Friday, June 27, 2014

Once Upon a Tower

Once Upon a Tower by Eloisa James

Gowan Stoughton, Duke of Kinross and Chief of the Clan MaacAulay, is responsible for a very large Scottish estate, but business brings him to England and to a ball thrown by his colleague, the Earl of Gilchrest. He is not too fond of simpering English misses or English fops, but he cannot keep his eyes of his host's enchanting daughter, Lady Edith. Gowan has no idea that Edie is actually quite sick and the quiet and ethereal beauty he delights in is caused by her illness. The Earl accepts Gowan's proposal on Edie's behalf, and as a good daughter Edie concurs with his decision, but she has no remembrance of her dances with the Duke. To get to know him, and to ensure they are compatible, she begins a correspondence with him, making clear her expectations of their marriage and divulging more about herself. Gowan is surprised to learn his fiance has quite the sense of humor and is very opinionated about certain matters including where she sees their marriage going. Realizing that marriage is about compromise he is able to compromise some of what he wants, but he is quite determined that there marriage will be consummated as soon as possible. When he returns to London he makes it clear to Lord Gilchrest that he expects to expedite the marriage.

Edie finds herself tremendously attracted to her future husband and their courtship, taking place after the engagement, makes her quite eager for the wedding night. Gowan is also a virgin, having seen his father whore his way around Scotland and his own mother sleep around, but is anxious to please his wife. Unfortunately it is quite painful for Edie and instead of telling Gowan, she follows her step mother's advice and fakes it for the first several times they have sex. Edie is not pleased that there are servants constantly around her and Gowan and they never seem to have a moment's privacy, but she likes that Gowan allows her to play her cello. Edie is a an accomplished cellist and music is her life and Gowan appreciates her talents and would never take it away from her. When he accidentally discovers that she has been faking her pleasure he feels betrayed and angry and runs away after saying some very harsh things to Edie. Edie's stepmother makes it clear that he is just as much to blame and when he returns the two of them must work together to patch things up and determine that they can indeed find mutual pleasure in each other's arms.

Edie and Gowan were both incredibly young, 19 and 22 respectively, and, at least in Edie's regard, incredibly sheltered. I have definitely come to enjoy the romance novels that have both the hero and the heroine a little older than that, although Gowan had real life experience that made it easier to overlook his age. My biggest problem with getting to truly connect with Edie was her passion for the cello and how she regarded that as the most important thing in her life; perhaps because of years of being forced to practice instruments and listening to others do so, I just cannot understand a passion for musicianship and I wanted something more from her. I liked that she was "friends" with her step-mother, but even their interactions proved how immature Edie was and she really did not do all that much, just had a lot of thoughts on her father's marriage. Gowan was more likable, and despite numerous references to his temper and yelling, it really wasn't shown in the book and just made Edie look ridiculous for constantly referring to it. He had immense responsibilities and always did his duty making him a bit of a stick in the mud, but also admirable.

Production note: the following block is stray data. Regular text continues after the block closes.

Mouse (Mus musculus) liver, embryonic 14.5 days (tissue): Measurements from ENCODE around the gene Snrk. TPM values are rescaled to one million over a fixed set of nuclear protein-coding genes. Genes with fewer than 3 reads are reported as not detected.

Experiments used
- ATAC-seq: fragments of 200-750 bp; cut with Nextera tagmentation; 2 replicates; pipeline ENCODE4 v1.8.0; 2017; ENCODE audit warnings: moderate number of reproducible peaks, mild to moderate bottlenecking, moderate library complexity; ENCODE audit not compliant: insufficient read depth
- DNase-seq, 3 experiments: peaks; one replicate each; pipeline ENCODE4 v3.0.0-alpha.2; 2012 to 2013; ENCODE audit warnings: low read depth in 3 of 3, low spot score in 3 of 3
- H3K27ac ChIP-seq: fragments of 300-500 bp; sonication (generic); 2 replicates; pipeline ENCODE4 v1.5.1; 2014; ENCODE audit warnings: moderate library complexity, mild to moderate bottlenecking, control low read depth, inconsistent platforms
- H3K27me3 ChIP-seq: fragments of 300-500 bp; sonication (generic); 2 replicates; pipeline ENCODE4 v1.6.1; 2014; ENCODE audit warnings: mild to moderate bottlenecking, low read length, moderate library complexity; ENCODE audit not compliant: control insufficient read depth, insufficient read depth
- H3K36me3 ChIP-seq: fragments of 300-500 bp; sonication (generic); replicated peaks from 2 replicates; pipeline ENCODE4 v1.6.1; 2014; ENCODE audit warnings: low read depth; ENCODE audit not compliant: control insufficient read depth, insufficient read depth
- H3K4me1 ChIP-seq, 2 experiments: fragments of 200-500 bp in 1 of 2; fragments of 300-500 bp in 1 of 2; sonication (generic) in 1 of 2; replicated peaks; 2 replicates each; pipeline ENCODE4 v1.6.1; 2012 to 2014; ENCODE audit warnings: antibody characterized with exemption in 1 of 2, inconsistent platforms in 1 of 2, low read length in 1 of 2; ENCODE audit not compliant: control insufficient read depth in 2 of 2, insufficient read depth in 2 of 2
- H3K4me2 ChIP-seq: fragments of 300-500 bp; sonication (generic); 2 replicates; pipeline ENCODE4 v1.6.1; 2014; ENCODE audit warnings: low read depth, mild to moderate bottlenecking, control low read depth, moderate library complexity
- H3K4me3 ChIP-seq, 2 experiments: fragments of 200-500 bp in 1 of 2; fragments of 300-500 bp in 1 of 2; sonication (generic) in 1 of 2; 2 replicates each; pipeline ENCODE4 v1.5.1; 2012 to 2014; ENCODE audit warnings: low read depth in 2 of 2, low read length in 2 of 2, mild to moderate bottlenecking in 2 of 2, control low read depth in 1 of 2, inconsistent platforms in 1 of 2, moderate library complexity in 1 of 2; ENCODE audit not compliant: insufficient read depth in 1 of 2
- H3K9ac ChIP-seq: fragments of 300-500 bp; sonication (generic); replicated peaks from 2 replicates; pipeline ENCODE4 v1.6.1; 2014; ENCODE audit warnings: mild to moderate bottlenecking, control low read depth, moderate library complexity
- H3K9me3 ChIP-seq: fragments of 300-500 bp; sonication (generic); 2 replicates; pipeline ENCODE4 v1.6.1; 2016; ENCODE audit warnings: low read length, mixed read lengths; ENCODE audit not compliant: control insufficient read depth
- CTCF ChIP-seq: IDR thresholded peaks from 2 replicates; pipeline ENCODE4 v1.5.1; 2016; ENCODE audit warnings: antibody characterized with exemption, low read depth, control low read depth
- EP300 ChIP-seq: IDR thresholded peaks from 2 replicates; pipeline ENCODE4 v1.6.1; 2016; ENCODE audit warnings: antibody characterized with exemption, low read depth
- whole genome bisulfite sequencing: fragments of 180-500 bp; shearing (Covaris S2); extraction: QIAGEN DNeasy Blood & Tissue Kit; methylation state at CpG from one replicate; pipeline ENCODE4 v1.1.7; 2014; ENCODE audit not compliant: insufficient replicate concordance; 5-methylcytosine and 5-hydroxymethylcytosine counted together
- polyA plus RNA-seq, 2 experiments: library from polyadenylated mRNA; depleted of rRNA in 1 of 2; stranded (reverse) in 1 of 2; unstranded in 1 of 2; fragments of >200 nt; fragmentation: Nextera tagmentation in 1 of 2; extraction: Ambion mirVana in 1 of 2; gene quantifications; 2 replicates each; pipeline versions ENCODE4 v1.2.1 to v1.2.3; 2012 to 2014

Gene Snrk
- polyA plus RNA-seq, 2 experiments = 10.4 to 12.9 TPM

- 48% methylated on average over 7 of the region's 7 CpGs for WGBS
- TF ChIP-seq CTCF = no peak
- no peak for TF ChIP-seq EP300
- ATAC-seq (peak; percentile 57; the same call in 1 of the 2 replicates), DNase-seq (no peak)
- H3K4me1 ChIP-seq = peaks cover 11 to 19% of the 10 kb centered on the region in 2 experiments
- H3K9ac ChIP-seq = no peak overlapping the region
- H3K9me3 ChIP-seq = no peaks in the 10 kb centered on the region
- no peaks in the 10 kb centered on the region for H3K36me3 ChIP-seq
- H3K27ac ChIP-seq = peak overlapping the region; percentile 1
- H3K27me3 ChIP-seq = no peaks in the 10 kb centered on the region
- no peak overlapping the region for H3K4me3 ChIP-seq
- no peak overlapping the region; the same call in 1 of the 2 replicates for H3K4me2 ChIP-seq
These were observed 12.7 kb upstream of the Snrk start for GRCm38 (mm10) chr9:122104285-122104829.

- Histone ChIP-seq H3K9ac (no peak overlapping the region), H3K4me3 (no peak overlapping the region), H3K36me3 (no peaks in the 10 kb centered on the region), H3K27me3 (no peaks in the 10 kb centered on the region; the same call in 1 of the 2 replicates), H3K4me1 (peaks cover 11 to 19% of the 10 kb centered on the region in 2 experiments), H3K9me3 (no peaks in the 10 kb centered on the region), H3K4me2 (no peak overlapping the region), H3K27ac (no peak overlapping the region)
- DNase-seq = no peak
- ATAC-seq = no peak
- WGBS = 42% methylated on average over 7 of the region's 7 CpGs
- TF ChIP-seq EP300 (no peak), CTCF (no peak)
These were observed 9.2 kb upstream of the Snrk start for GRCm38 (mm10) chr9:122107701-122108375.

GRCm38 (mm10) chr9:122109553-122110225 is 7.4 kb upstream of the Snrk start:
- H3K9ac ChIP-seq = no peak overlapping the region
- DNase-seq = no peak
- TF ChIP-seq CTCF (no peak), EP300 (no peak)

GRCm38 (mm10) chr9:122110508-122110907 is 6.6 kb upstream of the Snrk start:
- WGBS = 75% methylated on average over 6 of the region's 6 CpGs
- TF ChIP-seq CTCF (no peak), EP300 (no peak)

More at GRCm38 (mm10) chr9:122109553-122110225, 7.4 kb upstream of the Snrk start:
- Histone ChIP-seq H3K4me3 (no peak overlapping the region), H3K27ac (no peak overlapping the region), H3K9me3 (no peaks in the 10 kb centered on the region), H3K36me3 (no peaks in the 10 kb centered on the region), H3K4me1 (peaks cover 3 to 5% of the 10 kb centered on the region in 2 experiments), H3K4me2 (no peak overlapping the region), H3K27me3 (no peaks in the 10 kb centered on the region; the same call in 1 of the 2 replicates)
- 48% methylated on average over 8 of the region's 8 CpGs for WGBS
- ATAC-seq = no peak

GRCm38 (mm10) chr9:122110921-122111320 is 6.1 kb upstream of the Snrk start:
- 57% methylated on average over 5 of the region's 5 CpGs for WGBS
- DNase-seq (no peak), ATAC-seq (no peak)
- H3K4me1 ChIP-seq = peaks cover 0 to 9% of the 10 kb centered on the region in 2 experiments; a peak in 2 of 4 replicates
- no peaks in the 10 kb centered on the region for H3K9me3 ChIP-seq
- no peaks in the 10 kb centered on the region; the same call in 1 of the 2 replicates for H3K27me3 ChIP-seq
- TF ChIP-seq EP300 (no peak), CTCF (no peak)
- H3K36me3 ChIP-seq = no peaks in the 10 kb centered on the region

They were certainly attracted to each other, but the sex was just god awful, mostly because we were treated to it from Edie's point of view and she was not enjoying it. While I understand there had to be some sort of conflict, I really did enjoy reading so many scenes where the heroine was in such pain. I sympathized with both of them in this regard; him for feeling inadequate and her for feeling like she had to hide the truth from him and the way they handled it made sense to me. Their discussion at the end, where they both took responsibility and agreed to work it out together was very mature and showed that they could work well together. The side plots involved her father and step mother's marriage and I would honestly have liked to see more of that and how they resolved it. The most jarring aspect of the book was when Gowan easily allowed the Gilchrest's to adopt his orphaned sister; I was left with my jaw hanging open.

Rating: An enjoyable, if incredibly long read, about two young people falling in love, but I could not entirely relate to either of them and felt there were a lot of hiccups in the story.

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